Exploring chronic disease
9 Sep 2007
“Bacterial L-forms are among the most unusual creatures in nature. Once one has seen their strange habits and life style, one starts to work on L-forms with great enthusiasm because their existence in vivo and in vitro gives rise to more questions in classical microbiology, immunology and infectious diseases.
Researching L-forms is like trying to catch a fish that appears on the surface and quickly dives back into the sea. It is almost impossible to catch it with bare hands. There are better chances of catching the fish by hook and line but chance is always powerful when efforts are joined and fishing nets are put into use.”
And just who is able to describe the process of culturing L-form bacteria so eloquently? She’s an Associate Professor at the Department of Pathogenic Bacteria Institute of Microbiology at the Bulgarian Academy of Sciences, who’s worked with L-form bacteria for the last 15 years. Meet Nadya Markova.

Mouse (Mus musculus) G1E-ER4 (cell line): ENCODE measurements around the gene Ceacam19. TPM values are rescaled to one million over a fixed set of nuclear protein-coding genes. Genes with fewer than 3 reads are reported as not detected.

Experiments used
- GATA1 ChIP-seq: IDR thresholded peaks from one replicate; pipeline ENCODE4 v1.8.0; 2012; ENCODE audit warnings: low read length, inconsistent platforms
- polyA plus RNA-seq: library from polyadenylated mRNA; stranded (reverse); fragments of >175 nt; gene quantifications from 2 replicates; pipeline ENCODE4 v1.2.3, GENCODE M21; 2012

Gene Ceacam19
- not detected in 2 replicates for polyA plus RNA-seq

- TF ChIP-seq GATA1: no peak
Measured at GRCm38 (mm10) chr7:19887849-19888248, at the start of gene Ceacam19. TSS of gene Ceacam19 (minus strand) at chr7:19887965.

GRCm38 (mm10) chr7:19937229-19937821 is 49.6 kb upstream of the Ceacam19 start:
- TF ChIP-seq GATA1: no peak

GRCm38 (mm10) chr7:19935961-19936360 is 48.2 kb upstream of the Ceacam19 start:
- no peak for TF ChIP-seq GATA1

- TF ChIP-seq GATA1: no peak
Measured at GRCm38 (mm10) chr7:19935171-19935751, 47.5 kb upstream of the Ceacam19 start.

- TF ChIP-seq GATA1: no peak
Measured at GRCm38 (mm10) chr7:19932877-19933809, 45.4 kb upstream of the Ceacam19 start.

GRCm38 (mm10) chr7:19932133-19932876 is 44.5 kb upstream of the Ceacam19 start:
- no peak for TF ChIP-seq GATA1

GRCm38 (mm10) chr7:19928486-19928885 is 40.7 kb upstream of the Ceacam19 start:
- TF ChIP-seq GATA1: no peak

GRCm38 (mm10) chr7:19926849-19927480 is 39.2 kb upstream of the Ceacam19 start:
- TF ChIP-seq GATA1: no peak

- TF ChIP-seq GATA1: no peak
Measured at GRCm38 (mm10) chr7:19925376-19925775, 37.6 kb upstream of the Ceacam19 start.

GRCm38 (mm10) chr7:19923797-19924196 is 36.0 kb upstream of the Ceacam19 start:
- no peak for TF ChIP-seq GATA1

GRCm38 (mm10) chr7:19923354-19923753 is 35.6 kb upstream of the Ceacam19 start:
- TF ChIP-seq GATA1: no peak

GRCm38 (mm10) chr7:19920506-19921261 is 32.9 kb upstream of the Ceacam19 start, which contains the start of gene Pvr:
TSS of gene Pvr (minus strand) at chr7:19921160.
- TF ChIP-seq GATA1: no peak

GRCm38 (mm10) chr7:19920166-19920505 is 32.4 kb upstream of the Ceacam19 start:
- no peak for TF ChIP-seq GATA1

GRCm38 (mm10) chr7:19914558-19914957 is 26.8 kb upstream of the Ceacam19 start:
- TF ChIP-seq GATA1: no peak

I graduated as a medical doctor, but my interest in microbiology led me to the Bulgarian Academy of Sciences (where I defended my PhD thesis in the field of medical microbiology). Researchers already working there at the time had great experience in L-form research and had made many interesting observations about the bacteria, all of which sparked my interest. They were my teachers, who inspired me to continue their research in the same field.
I started thinking about how L-form bacteria change form in the beginning of the 90s, and my interest in them has risen ever since. Unfortunately, our research team is comprised of only 5 people. One of them must be mentioned, my teacher Professor Lilia Michailova. She is an excellent electron microscopist and, without her, our achievements wouldn’t have been possible. I’m really glad that she is still active and that we continue to work together.